As Macintosh computers continue to gain popularity, especially with the introduction of the Silicon Macs, digital forensic examiners must stay up-to-date with the latest tools and techniques for conducting examinations on these systems. While some of the same principles and procedures used in traditional Windows computer forensics methodologies may apply to Macintosh systems, extracting and examining data from a Mac pose unique challenges requiring specialized knowledge and tools.
One of the first challenges in Macintosh forensics is dealing with the proprietary Apple file systems. Modern Macs use the Apple File System (APFS), which with its Secure Enclave and virtualized volumes, offers its own challenges in imaging and analyzing data. You may also run into Mac OS Extended, aka the Hierarchical File System Plus (HFS+), on Intel Macs or macOS formatted external media.
APFS and HFS+ are very different from the NTFS and FAT file systems. This means that forensic tools designed for Windows will not be able to properly handle Mac file systems the same way a Mac forensic system can. Even those Windows-based tools that say they can parse Mac data will miss or not fully parse data because they have to rely on reverse engineering of the Mac file system and operating system.
Another challenge in Macintosh forensics is dealing with Apple’s increasing use of encryption. FileVault 2, APFS Encrypted, Secure Enclave, T2, APFS individual file encryption, where will it end? Well, it isn’t. These security features make it increasingly difficult for examiners to access data on the hard drive without the user’s password. Let’s face it; in many cases, unless you have the login password, your Mac is a lovely plant stand or a doorstop. In some circumstances, it may be possible to use a brute-force attack to crack the password, but that poses its own challenges, the least being the process being very time intensive (think years and years).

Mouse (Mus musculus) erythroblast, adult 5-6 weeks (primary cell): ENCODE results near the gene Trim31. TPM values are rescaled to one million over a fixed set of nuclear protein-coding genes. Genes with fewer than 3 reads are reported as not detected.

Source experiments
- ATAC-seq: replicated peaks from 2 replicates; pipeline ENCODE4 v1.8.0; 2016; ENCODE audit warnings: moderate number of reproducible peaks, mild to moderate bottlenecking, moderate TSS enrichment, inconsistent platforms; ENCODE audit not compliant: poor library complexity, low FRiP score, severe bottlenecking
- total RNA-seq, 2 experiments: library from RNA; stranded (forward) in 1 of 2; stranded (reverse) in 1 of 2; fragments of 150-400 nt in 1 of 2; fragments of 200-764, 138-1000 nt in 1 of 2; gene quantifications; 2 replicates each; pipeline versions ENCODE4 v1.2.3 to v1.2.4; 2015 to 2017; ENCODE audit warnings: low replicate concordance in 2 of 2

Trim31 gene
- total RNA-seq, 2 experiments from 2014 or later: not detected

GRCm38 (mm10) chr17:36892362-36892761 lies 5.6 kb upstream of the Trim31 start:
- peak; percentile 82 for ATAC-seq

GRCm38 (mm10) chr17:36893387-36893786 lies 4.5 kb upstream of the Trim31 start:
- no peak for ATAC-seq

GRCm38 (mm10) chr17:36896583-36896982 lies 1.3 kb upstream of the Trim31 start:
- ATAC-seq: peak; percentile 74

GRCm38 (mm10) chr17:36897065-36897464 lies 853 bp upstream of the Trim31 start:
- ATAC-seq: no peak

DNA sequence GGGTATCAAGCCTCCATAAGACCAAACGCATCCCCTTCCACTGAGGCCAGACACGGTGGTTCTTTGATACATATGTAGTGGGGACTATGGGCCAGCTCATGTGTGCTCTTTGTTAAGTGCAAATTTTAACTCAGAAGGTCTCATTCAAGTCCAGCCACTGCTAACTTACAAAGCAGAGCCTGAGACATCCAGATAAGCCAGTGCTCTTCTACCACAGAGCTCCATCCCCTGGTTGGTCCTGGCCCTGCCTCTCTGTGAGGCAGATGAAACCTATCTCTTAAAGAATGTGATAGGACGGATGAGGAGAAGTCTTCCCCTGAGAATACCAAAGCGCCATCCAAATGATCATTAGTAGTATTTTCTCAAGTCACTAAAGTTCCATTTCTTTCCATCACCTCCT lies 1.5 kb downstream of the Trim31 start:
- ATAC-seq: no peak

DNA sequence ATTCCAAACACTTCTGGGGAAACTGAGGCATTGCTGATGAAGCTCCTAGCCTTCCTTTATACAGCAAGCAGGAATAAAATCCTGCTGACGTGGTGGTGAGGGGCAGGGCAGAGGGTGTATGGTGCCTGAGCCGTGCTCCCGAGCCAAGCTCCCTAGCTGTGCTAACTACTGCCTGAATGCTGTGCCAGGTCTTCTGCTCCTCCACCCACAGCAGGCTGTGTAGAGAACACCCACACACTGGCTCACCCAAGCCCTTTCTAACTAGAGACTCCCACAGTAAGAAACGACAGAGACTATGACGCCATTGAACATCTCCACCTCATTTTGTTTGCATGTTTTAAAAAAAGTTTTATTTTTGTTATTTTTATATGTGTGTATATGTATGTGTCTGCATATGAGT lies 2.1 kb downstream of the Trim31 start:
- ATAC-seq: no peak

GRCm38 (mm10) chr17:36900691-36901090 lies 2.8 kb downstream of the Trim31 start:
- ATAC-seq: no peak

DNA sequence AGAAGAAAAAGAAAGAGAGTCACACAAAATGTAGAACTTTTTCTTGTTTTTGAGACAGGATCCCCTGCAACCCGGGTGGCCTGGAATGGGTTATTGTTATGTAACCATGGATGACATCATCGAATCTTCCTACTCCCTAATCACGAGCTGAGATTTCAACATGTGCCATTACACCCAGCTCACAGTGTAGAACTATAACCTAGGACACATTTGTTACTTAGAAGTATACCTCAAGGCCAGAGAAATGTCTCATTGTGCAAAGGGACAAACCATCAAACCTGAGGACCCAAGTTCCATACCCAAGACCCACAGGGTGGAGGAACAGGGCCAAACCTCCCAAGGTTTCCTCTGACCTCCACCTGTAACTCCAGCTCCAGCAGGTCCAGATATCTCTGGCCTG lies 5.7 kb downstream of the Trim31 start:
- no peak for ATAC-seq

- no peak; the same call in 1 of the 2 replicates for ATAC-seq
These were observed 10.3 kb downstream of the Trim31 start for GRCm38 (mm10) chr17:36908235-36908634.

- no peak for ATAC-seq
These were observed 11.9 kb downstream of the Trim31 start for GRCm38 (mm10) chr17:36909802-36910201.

In addition to file systems and encryption, Macintosh forensics also involves the analysis of artifacts unique to Apple computers. For example, macOS stores a file’s extended metadata separately from the file data; this includes the extended attribute date/timestamps that macOS uses extensively. It also has data in hidden or obscure locations, such as the Spotlight index, Document Revisions, the user plist, and APFS local snapshots. These artifacts can be valuable sources of evidence for digital forensic investigations, but you need to know where to look. Furthermore, Apple products often use proprietary files and metadata formats, requiring specialized knowledge and tools to parse them.
Macintosh forensics is a complex and evolving field that requires specialized knowledge and methodologies. As more users and organizations adopt Macintosh computers, it becomes increasingly crucial for examiners to understand the unique challenges and techniques involved in analyzing data on these systems. By staying up-to-date with the latest developments in Macintosh forensics, digital forensic investigators can provide more effective and efficient findings for their investigators and legal counsel.
SUMURI’s Mac Forensics Survival Courses provide hands-on training and practical experience in conducting Mac Forensics using a Mac and free or low-cost tools. The courses provide a comprehensive understanding of macOS’s file systems, artifacts, and technologies that will give the student the knowledge and training to conduct Mac Forensic examinations confidently.